Visual Snow Diagnostic Criteria
If you suspect you may have Visual Snow please print and show this to your doctor.
- A. Dynamic, continuous, tiny dots across the entire visual field, persisting for more than three months.
- B. Additional visual symptoms of at least two of the following four types:
- Palinopsia (persistent recurrence of a visual image and/or trailing images after the stimulus has been removed)
- Enhanced entoptic phenomena*
- Photophobia (sensitivity or intolerance of light, which can cause some people to avoid sunlight, computers, fluorescent lights and car headlights)
- Nyctalopia (impaired night vision)
*excessive floaters in both eyes, excessive blue field entoptic phenomenon (uncountable little grey/white/black dots or rings shooting over the visual field of both eyes when looking at homogeneous bright surfaces such as the blue sky), self-lighting of the eye (colored waves or clouds perceived when closing the eyes in the dark) and spontaneous photopsia (bright flashes of light).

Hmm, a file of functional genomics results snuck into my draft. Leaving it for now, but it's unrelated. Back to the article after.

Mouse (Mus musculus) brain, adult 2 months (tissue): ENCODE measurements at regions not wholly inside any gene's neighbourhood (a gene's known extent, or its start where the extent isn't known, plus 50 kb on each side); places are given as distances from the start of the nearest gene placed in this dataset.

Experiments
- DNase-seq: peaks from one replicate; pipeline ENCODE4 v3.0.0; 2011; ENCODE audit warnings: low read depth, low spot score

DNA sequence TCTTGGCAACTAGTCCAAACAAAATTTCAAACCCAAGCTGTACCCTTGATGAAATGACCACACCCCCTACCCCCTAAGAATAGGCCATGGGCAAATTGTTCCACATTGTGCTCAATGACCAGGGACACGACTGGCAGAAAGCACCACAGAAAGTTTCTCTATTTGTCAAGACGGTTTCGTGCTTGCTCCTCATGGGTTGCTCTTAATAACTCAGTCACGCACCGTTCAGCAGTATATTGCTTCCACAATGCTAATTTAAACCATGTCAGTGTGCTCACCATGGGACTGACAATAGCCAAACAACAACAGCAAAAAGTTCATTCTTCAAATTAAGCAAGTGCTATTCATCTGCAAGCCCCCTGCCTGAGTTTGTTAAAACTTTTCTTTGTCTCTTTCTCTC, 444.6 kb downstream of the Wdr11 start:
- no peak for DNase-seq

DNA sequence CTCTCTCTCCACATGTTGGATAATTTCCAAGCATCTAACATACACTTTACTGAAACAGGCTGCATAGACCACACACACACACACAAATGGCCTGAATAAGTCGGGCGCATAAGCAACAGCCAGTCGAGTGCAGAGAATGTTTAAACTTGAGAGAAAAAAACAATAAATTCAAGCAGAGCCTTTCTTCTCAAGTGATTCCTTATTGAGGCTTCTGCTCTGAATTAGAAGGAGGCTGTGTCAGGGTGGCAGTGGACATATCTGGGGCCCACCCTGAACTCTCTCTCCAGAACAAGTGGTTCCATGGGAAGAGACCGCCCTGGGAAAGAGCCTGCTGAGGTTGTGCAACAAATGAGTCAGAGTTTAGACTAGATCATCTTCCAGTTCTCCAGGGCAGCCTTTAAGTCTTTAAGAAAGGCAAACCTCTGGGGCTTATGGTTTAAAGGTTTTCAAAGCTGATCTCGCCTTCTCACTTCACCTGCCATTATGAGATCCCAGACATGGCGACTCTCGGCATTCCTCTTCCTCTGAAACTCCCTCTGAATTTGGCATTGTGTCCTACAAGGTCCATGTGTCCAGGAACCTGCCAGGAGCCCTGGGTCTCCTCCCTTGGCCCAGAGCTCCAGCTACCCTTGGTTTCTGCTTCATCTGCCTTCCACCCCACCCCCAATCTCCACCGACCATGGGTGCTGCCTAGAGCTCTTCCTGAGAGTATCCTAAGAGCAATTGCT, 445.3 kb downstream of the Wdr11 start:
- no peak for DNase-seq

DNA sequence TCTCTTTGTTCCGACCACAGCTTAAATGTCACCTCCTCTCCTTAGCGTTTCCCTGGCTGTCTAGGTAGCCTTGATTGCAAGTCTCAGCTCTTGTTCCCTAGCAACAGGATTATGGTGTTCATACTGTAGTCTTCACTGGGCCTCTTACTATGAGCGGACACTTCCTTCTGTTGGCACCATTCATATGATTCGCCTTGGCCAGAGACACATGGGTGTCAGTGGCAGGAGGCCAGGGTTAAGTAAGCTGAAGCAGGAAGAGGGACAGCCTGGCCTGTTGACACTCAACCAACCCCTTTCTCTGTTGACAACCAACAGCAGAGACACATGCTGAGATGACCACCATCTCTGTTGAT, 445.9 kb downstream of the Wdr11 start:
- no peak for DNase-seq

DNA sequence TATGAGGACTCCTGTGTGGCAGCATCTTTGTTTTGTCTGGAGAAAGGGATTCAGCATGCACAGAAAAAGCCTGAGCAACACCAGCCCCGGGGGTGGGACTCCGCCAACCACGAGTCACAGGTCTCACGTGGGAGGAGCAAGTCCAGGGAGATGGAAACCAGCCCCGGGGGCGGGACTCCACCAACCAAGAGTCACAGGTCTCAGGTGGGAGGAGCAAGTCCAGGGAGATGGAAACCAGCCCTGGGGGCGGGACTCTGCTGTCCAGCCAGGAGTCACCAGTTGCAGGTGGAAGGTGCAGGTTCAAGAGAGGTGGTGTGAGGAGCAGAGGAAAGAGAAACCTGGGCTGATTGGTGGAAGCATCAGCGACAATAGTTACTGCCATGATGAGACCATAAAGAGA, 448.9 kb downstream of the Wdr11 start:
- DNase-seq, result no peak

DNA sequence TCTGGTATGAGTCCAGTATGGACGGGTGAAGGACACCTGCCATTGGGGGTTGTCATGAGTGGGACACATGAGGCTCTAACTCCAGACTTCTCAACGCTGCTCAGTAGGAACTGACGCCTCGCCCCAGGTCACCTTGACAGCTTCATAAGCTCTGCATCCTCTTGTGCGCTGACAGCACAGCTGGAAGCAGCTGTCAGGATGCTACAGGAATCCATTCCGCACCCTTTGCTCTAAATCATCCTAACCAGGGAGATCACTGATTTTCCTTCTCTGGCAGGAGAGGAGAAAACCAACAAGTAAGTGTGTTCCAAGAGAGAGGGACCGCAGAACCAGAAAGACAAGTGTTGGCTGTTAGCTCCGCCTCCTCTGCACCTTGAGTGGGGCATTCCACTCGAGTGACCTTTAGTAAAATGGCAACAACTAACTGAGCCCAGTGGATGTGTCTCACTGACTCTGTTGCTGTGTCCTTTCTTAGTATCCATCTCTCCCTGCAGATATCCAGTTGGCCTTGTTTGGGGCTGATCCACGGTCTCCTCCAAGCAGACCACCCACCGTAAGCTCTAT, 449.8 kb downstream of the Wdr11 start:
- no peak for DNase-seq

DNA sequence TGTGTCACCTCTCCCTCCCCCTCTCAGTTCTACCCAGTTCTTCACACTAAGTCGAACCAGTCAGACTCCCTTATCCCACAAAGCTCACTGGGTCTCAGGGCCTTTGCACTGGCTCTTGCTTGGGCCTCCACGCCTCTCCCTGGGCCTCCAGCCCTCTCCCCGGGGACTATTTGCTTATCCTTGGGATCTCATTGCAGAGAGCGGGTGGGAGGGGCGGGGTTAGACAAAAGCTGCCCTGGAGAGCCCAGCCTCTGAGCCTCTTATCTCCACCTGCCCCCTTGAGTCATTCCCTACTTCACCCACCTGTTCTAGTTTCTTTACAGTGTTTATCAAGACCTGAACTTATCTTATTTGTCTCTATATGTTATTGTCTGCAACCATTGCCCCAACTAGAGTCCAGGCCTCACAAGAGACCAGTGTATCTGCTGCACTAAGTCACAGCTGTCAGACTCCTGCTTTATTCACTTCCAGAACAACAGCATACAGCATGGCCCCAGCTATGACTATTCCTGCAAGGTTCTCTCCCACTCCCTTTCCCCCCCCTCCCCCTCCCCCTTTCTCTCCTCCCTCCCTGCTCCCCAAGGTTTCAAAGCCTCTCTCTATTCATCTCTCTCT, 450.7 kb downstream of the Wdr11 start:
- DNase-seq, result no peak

- Snow-like dots all over the field of vision
- Small floating objects or flashing lights
- Sensitivity to light (Photophobia)
- Continuing to see an image after it is no longer in the field of vision (Palinopsia)
- Seeing images within the eye itself (Entopic phenomena)
- Other visual effects suck as starburst, halos, and double vision (Diplopia)
- Ringing, humming, or buzzing sounds (Tinnitus)
- Feeling detached from yourself (Depersonalization)
- Symptoms of anxiety and/or depression
- Frequent migraines, brain fog, and confusion
- Dizziness and nausea
- Insomnia and other sleep-related issues
- Tingling sensations in legs and arms, accompanied by general pain throughout body
Peter Goadsby, MD PhD
Professor of Neurology
Owen White, MD PhD FRACP
Professor of Neurosciences
Victoria Susan Pelak, MD
Professor of Neurology and Ophthalmology
Yasser Khan, MD FRCSC
Oculoplastic, Orbital and Ophthalmic Surgery
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